By softtalk - 10/8/2009 - 2 Replies How does the GPL license for voice data affect the owner's obligations with respect to application source code that uses the voices? In general, GPL licensed code "infects" any code that links to it. If my code requires voxforge voices or voices that are derived from voxforge voices to run, do I have to open source my application code as well as voices?

By Judy - 9/21/2009 - 1 Replies What is GPL and does the word "melarkia" have anything to do with it? I did a google search for "melarkia" and it sent me to VoxForge. Anyone know the answer? Thanks.

By kmaclean - 8/2/2009 - 1 Replies This article provides an support for VoxForge's use of the GPL: The different reasons for company code contributions. In it, the author states:

By vj61614 - 1/12/2009 pls help me in eliminating this error

By Anthony Martinez - 5/31/2008 - 1 Replies Hello, Congratulations for your project :) My question is simple, why not use also LGPL? If we could put this module in a commercial software, using LGPL would be mandatory to commit any modifications to the source code (that would bring more coders and investment into this module). This would be fair for the community, it would bring more people and more investment, and wouldn't be anti-enterprise. Would be the best of both worlds. Not all enterprises are evil. There are good enterprises that bring innovation, create jobs, pay taxes and make a good contribution to the world. The problem is when those companies become too greedy to share any innovation. Thats why LGPL is so nice. Think about it :) Cya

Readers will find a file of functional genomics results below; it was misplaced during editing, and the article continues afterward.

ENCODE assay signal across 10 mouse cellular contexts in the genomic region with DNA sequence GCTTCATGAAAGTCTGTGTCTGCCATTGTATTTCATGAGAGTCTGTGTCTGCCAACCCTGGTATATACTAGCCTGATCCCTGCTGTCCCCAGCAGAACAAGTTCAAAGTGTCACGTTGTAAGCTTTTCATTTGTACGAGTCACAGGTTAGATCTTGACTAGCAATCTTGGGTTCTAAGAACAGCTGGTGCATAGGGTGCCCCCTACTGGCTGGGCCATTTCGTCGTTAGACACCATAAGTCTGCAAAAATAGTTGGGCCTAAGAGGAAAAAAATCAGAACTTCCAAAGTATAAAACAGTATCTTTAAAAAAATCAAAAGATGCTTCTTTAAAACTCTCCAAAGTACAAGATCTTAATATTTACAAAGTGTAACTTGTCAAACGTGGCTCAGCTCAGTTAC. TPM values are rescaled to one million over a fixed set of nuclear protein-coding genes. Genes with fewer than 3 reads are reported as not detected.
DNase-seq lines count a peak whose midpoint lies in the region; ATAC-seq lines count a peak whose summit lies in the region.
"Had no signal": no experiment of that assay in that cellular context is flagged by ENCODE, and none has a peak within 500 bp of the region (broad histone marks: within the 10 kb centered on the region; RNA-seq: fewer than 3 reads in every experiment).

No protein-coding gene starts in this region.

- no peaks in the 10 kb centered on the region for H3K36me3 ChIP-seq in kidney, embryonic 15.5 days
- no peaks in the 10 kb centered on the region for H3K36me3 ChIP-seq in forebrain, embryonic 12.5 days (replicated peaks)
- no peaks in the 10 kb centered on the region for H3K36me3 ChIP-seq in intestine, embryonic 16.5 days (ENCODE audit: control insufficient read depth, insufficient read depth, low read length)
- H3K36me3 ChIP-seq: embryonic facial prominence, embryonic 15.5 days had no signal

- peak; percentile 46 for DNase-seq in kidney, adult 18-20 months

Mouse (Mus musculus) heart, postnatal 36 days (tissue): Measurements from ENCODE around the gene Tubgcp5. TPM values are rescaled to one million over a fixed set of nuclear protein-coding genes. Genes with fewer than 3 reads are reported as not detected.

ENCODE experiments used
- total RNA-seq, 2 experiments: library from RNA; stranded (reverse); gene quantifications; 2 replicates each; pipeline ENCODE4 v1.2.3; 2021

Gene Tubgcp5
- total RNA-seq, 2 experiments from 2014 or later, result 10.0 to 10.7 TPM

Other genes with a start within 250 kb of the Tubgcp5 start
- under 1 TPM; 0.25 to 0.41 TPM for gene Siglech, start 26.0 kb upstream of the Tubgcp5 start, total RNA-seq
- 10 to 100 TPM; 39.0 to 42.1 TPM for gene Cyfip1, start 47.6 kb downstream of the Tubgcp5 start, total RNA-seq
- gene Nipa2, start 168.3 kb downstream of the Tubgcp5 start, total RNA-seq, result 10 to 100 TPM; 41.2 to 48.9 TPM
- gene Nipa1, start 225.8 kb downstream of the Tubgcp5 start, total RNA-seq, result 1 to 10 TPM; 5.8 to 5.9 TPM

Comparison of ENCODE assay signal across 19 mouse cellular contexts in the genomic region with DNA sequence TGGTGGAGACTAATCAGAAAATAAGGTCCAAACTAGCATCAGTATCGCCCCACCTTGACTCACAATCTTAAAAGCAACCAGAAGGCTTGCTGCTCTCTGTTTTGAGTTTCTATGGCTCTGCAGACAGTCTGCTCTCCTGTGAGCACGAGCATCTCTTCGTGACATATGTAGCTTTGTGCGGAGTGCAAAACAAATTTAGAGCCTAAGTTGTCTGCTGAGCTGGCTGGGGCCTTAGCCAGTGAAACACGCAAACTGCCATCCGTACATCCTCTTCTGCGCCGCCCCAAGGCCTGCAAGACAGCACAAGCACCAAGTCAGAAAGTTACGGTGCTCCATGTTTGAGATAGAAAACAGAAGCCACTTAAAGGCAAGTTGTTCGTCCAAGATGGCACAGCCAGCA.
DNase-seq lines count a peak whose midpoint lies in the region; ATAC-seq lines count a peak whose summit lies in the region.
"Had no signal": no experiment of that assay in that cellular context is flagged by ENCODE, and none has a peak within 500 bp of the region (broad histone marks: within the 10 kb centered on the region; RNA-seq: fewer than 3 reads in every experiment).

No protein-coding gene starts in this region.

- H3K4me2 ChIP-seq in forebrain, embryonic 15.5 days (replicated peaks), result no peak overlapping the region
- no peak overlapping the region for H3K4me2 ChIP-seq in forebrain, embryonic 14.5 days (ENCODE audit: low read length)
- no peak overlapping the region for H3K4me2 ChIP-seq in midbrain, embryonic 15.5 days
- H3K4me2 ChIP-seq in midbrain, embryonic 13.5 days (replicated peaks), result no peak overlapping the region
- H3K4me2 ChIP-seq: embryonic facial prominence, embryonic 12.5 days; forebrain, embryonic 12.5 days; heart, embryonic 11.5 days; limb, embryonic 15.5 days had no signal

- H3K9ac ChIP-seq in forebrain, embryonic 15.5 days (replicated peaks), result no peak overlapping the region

By Robert (Jamie) Munro - 1/27/2008 - 2 Replies Be very careful in the way you license this data. If you release a great collection of GPL data, and someone else releases a great collection of data under, for example, a CC-by license, it will probably be illegal to combine the two corpuses and make a working speech recognition product. I have been involved in 2 projects that went through immense pain because of this issue. The solution is as follows: Set up a proper legal entity to hold the data (an organisation). Make sure the organisation has good governance that end users will approve of. Make end users assign a non-exculsive irrevokeable perpetual license to the organisation for the organisation do to whatever it democratically decides in future. If you don't make this clear right from the start, any attempt to change the license, for whatever reason, will be impossible. For example, if a court rules that using a subset of the data derived from VoxForge on a hand-held device doesn't comply with the source code rule, and you have to bundle gigabytes of data in order to use VoxForge derived engines on mobile devices, you will be back to square one, and will have to start collecting data all over again. Who knows why a court may do that, but unless you can be sure, you can't risk not assigning data. The organisation could have in it's constitution, (terms of incorporation or whatever it's called in the relevant jurisdiction) that it will always make the data available under the GPL, but may additionally make it available under other licenses.

By Visitor - 10/10/2006 - 5 Replies I think there is a misunderstanding of the difference between audio data and source code. When I create an executable from source code, I might modify the source code. But when I create acoustic models, I don't modify the data that is used to train the acoustic models. So, if I have to distribute the data along with my models, I'd be distributing an identical copy of the data. (Not to mention the difficulties of distributing gigabytes of data...)